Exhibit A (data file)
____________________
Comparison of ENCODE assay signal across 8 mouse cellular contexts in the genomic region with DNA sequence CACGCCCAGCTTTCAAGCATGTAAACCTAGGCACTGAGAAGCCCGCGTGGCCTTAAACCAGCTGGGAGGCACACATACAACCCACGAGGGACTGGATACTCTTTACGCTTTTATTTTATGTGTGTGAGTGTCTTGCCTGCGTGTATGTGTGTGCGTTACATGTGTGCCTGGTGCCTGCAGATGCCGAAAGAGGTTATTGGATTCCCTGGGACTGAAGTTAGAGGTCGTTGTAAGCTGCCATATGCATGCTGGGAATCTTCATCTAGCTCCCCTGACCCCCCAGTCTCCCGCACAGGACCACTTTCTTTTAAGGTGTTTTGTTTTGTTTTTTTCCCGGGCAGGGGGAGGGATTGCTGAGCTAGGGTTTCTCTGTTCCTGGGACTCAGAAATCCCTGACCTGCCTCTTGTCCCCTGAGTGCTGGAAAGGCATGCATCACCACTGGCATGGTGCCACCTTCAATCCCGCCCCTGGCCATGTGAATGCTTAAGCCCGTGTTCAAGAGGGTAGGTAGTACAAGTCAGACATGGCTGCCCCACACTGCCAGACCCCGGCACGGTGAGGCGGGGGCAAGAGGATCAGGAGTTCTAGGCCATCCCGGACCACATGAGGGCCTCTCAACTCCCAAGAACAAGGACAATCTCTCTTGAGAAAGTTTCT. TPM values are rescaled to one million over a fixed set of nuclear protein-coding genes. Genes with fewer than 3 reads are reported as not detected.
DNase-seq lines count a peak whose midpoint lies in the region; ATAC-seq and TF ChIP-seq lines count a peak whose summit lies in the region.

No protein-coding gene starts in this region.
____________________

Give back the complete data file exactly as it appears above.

Comparison of ENCODE assay signal across 8 mouse cellular contexts in the genomic region with DNA sequence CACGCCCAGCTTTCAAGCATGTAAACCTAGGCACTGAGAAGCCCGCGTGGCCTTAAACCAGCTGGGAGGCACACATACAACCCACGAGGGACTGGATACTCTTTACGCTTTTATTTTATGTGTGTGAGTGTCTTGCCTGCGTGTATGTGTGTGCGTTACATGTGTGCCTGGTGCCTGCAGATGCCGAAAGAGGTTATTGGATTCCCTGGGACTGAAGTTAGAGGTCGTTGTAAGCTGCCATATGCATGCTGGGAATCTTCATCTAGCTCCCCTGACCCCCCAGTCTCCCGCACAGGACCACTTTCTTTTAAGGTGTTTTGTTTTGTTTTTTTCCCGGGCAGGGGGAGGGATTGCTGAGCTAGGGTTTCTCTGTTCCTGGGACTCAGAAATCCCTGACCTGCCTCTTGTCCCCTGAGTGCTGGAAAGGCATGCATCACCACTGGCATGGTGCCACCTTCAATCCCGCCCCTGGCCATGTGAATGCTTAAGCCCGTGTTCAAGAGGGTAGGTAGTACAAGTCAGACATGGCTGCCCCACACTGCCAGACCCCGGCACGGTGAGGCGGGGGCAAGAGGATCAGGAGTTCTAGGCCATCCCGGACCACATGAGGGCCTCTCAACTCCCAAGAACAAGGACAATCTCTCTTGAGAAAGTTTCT. TPM values are rescaled to one million over a fixed set of nuclear protein-coding genes. Genes with fewer than 3 reads are reported as not detected.
DNase-seq lines count a peak whose midpoint lies in the region; ATAC-seq and TF ChIP-seq lines count a peak whose summit lies in the region.

No protein-coding gene starts in this region.